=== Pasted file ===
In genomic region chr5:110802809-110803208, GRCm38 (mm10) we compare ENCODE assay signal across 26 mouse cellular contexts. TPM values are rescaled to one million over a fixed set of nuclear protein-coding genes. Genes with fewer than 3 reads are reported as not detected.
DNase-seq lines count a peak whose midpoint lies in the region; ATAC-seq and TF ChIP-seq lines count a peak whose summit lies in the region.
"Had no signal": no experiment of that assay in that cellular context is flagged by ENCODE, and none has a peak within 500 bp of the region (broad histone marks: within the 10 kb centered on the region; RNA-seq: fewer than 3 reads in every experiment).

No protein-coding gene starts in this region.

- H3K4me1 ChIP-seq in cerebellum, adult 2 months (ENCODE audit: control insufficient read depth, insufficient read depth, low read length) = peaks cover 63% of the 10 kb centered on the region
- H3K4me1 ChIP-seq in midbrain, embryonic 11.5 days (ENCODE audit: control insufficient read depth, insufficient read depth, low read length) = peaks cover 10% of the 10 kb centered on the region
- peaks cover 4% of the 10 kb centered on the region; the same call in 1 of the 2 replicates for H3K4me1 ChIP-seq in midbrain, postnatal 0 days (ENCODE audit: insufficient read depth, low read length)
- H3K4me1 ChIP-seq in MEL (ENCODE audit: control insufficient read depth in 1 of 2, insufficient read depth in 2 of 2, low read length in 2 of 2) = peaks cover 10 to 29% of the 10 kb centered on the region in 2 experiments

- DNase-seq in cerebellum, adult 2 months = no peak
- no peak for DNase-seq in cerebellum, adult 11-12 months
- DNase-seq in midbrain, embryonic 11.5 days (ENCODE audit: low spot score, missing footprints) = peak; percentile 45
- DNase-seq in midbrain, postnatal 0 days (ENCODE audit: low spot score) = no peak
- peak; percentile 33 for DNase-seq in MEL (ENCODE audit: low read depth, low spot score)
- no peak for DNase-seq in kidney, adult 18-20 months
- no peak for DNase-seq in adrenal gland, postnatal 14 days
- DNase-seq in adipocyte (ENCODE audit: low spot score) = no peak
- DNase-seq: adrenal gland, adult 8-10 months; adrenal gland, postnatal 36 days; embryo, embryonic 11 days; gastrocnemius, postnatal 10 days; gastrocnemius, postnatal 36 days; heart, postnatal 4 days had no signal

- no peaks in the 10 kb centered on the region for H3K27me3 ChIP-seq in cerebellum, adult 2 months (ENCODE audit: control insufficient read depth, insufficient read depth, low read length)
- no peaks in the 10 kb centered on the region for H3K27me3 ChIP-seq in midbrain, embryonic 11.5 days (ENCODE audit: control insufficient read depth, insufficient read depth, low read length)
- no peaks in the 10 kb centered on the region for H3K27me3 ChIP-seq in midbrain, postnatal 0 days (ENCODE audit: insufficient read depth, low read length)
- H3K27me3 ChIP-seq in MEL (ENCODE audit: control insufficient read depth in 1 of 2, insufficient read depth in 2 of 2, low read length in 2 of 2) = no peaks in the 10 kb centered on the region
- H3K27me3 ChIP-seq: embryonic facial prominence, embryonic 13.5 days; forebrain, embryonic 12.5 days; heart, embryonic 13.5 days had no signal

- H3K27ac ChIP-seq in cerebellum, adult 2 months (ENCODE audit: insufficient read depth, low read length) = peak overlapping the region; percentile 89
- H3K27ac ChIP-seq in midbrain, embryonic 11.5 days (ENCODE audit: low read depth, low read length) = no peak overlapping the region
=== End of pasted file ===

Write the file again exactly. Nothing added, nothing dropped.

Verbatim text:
In genomic region chr5:110802809-110803208, GRCm38 (mm10) we compare ENCODE assay signal across 26 mouse cellular contexts. TPM values are rescaled to one million over a fixed set of nuclear protein-coding genes. Genes with fewer than 3 reads are reported as not detected.
DNase-seq lines count a peak whose midpoint lies in the region; ATAC-seq and TF ChIP-seq lines count a peak whose summit lies in the region.
"Had no signal": no experiment of that assay in that cellular context is flagged by ENCODE, and none has a peak within 500 bp of the region (broad histone marks: within the 10 kb centered on the region; RNA-seq: fewer than 3 reads in every experiment).

No protein-coding gene starts in this region.

- H3K4me1 ChIP-seq in cerebellum, adult 2 months (ENCODE audit: control insufficient read depth, insufficient read depth, low read length) = peaks cover 63% of the 10 kb centered on the region
- H3K4me1 ChIP-seq in midbrain, embryonic 11.5 days (ENCODE audit: control insufficient read depth, insufficient read depth, low read length) = peaks cover 10% of the 10 kb centered on the region
- peaks cover 4% of the 10 kb centered on the region; the same call in 1 of the 2 replicates for H3K4me1 ChIP-seq in midbrain, postnatal 0 days (ENCODE audit: insufficient read depth, low read length)
- H3K4me1 ChIP-seq in MEL (ENCODE audit: control insufficient read depth in 1 of 2, insufficient read depth in 2 of 2, low read length in 2 of 2) = peaks cover 10 to 29% of the 10 kb centered on the region in 2 experiments

- DNase-seq in cerebellum, adult 2 months = no peak
- no peak for DNase-seq in cerebellum, adult 11-12 months
- DNase-seq in midbrain, embryonic 11.5 days (ENCODE audit: low spot score, missing footprints) = peak; percentile 45
- DNase-seq in midbrain, postnatal 0 days (ENCODE audit: low spot score) = no peak
- peak; percentile 33 for DNase-seq in MEL (ENCODE audit: low read depth, low spot score)
- no peak for DNase-seq in kidney, adult 18-20 months
- no peak for DNase-seq in adrenal gland, postnatal 14 days
- DNase-seq in adipocyte (ENCODE audit: low spot score) = no peak
- DNase-seq: adrenal gland, adult 8-10 months; adrenal gland, postnatal 36 days; embryo, embryonic 11 days; gastrocnemius, postnatal 10 days; gastrocnemius, postnatal 36 days; heart, postnatal 4 days had no signal

- no peaks in the 10 kb centered on the region for H3K27me3 ChIP-seq in cerebellum, adult 2 months (ENCODE audit: control insufficient read depth, insufficient read depth, low read length)
- no peaks in the 10 kb centered on the region for H3K27me3 ChIP-seq in midbrain, embryonic 11.5 days (ENCODE audit: control insufficient read depth, insufficient read depth, low read length)
- no peaks in the 10 kb centered on the region for H3K27me3 ChIP-seq in midbrain, postnatal 0 days (ENCODE audit: insufficient read depth, low read length)
- H3K27me3 ChIP-seq in MEL (ENCODE audit: control insufficient read depth in 1 of 2, insufficient read depth in 2 of 2, low read length in 2 of 2) = no peaks in the 10 kb centered on the region
- H3K27me3 ChIP-seq: embryonic facial prominence, embryonic 13.5 days; forebrain, embryonic 12.5 days; heart, embryonic 13.5 days had no signal

- H3K27ac ChIP-seq in cerebellum, adult 2 months (ENCODE audit: insufficient read depth, low read length) = peak overlapping the region; percentile 89
- H3K27ac ChIP-seq in midbrain, embryonic 11.5 days (ENCODE audit: low read depth, low read length) = no peak overlapping the region